The Ithacan’s Life and Culture staff review a selection of films that defined the summer 2021 movie season.
Avery Alexander, Staff Writer
“The Suicide Squad,” 5/5 stars
It would be an understatement to say that DC’s 2016 “Suicide Squad” was a major disappointment. Luckily, the film’s soft reboot “The Suicide Squad” is far more impressive.
Well-known for his work on the Marvel Cinematic Universe film “Guardians of the Galaxy,” director James Gunn barrels into the DC Extended Universe (DCEU) with guns blazing. His signature combination of raunchy comedy and over-the-top comic violence makes for a sickening yet satisfying viewing experience.
“The Suicide Squad” is made even more magnificent by Gunn’s use of practical effects. The director brings the audience into his world with brilliantly constructed landscapes and conserves his use of CGI until it is absolutely necessary. Specifically, Gunn uses CGI for some of the more over-the-top kills in the movie. The result is gruesome and incredibly entertaining.
Every actor brings their own charm to their roles, but the standout performances come from Daniela Melchior (Ratcatcher 2) and Margot Robbie (Harley Quinn). This is Robbie’s third time playing Harley and — just as in every film before — she embodies her character perfectly. Melchior is a pleasant surprise and establishes Ratcatcher 2 as the undeniable heart of the team. With this equally heinous and hilarious cast, The Suicide Squad is just the frightfully fun film that the DCEU needed.
“Luca,” 5/5 stars
Pixar films like “Toy Story,” “Finding Nemo” and “Monsters Inc.” have a special place in the hearts of millions. This reputation left its latest film “Luca” with some big shoes to fill.
“Luca” provides all of the tear-jerking whimsy that is synonymous with Pixar while also maintaining a refreshing sense of individuality. Much of the movie’s distinctiveness comes from its animation style — “Luca” is visually unlike any other Pixar film. This is all thanks to director Enrico Casarosa who first dipped his toes into Disney with his critically acclaimed Pixar short “La Luna.”
The plot has notable similarities to the classic “The Little Mermaid” — a fish person longs to live with humans and goes on a journey of self–discovery. However, the characters are so engaging and the setting so enchanting that those similarities are charming, rather than repetitive. The tritagonists Giulia, Alberto and Luca bring a lovely dynamic to the film. They fight for each other and stand together in a way that will make anyone smile.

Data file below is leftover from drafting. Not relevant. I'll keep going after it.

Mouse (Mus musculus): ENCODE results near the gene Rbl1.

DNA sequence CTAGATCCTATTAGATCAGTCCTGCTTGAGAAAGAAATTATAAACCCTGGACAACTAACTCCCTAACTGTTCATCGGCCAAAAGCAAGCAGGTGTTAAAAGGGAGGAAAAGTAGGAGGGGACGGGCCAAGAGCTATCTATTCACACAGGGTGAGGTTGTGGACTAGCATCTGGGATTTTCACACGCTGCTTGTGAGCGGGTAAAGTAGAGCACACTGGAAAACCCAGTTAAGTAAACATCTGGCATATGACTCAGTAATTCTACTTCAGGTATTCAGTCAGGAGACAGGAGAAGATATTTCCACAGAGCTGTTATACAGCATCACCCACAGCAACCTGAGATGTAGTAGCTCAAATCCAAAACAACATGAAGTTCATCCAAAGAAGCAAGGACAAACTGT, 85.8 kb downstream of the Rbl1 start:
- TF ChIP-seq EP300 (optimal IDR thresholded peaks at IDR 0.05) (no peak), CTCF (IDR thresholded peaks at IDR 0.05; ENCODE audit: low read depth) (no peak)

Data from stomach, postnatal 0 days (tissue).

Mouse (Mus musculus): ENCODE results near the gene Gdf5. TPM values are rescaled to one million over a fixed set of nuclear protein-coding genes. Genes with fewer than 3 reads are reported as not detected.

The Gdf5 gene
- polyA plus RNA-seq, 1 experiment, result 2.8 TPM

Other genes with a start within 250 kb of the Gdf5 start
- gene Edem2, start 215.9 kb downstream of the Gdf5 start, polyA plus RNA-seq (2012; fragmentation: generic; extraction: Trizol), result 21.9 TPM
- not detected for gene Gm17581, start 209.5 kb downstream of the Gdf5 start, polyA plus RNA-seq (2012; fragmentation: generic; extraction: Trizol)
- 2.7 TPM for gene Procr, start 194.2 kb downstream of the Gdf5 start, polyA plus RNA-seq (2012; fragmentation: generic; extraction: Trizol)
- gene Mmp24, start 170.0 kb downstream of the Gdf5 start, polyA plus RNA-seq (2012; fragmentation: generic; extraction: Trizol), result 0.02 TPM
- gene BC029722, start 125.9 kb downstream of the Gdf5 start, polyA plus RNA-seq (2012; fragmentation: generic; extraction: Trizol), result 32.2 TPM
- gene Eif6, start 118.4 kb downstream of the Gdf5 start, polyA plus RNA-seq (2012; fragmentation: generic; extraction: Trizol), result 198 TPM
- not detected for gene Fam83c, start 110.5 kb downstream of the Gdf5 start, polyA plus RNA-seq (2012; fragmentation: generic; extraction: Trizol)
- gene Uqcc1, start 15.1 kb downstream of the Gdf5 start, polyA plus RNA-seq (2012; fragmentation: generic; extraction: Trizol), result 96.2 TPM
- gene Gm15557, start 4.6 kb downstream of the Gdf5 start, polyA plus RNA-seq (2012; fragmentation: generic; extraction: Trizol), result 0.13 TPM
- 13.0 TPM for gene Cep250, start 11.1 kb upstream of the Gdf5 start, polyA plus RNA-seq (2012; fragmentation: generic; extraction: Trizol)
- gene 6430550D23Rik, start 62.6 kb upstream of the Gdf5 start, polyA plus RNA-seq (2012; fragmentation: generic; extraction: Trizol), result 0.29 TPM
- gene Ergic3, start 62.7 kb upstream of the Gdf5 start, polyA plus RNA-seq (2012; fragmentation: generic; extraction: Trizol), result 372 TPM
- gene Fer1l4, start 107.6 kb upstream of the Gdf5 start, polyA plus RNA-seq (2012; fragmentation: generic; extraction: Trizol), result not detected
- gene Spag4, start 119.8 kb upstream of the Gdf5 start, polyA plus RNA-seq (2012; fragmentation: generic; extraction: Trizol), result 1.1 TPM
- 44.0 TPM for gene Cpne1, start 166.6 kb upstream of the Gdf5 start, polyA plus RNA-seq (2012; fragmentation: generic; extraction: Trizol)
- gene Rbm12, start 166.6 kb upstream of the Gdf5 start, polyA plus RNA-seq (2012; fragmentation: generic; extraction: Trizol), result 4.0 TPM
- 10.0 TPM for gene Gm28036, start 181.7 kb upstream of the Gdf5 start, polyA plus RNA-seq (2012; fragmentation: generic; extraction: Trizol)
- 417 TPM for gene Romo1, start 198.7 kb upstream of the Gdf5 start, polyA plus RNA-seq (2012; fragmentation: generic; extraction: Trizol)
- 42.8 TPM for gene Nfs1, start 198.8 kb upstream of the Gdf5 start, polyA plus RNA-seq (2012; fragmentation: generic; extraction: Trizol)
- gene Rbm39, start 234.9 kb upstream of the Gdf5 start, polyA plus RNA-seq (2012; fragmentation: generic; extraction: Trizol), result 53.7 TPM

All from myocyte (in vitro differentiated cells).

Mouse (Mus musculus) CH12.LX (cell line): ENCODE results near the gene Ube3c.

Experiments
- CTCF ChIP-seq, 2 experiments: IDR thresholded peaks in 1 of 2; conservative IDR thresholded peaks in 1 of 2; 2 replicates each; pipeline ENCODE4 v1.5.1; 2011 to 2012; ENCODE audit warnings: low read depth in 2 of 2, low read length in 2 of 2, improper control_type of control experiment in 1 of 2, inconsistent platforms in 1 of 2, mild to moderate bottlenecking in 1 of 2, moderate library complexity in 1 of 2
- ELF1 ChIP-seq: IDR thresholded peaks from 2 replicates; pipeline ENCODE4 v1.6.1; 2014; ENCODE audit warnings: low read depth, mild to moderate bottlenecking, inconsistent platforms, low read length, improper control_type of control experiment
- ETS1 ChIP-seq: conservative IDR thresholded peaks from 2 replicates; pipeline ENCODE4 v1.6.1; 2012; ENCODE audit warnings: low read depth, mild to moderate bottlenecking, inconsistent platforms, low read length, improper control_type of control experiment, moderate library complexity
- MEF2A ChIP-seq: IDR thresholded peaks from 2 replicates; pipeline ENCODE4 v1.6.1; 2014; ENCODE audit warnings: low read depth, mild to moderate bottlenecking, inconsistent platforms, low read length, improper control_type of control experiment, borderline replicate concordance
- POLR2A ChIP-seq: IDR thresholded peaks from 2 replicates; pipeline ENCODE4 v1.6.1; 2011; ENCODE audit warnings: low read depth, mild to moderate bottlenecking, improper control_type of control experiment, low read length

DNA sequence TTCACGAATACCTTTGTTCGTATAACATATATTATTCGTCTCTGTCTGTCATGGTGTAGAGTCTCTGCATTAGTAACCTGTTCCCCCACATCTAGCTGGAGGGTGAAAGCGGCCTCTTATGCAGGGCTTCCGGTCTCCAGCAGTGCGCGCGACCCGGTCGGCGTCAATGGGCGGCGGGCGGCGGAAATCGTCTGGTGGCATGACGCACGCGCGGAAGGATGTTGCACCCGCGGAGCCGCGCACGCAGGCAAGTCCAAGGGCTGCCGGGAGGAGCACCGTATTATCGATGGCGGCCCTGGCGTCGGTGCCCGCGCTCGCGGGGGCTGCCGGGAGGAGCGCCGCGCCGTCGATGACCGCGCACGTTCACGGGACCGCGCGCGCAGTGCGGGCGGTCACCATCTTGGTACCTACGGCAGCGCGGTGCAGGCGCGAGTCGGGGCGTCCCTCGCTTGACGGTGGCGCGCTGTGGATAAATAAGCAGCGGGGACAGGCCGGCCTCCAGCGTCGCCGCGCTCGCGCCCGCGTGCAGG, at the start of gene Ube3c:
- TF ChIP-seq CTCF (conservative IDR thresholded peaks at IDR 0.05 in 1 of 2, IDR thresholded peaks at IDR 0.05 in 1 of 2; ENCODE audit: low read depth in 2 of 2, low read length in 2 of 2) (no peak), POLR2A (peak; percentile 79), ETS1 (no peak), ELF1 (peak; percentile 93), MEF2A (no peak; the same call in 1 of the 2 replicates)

The Italian culture present in the film practically leaps off of the screen. It’s enough to make audiences nostalgic for the postwar Italian seaside, even if they have never been to Italy.
Sydney Brumfield, Staff Writer
“Black Widow,” 4/5 stars
With witty dialogue, captivating visuals and intense action sequences, “Black Widow” is the closest thing to an origin story the hero has received. After years of Natasha being an oversexualized, one-dimensional character throughout the Marvel Cinematic Universe film series, director Cate Shortland transforms her into the fully-formed, badass woman that fans know and love from the comics.
While on the run from the U.S. government, Natasha Romanoff, or Black Widow (Scarlett Johansson), is forced to confront her past in order to take down The Red Room, a heinous organization that abducts young girls and trains them to become assassins. “Black Widow” is fast paced, keeping viewers entranced in Natasha’s fight for vengeance.
Yelena Belova (Florence Pugh) and Alexei, or the Red Guardian (David Harbour), steal the show as two iconic anti–heroes. Both actors find moments to express their characters’ tenderness, while later being able to deliver electrifying one-liners in fight sequences. Pugh shows off her range with the undertaking of this project. Less than two years ago she dominated the screen in the horror and drama genres, and “Black Widow” proves that she can now add action to that list.
Both actors are the backbone of brilliant nuggets of comedy because they are walking contradictions that put viewers in stitches. They share an outward disdain for superheroes — Alexei hating Captain America and Yelena mocking Black Widow’s performative nature in fight sequences — but both maintain a childlike glee when offered the chance to do elaborate stunts in battle. This self aware humor solidifies “Black Widow’s” excellence.
“In the Heights,” 3/5 stars
“In the Heights,” a film adaptation of Lin–Manuel Miranda’s Tony Award-winning musical, is an entrancing journey following members of the Washington Heights community in New York City as they struggle with achieving their dreams.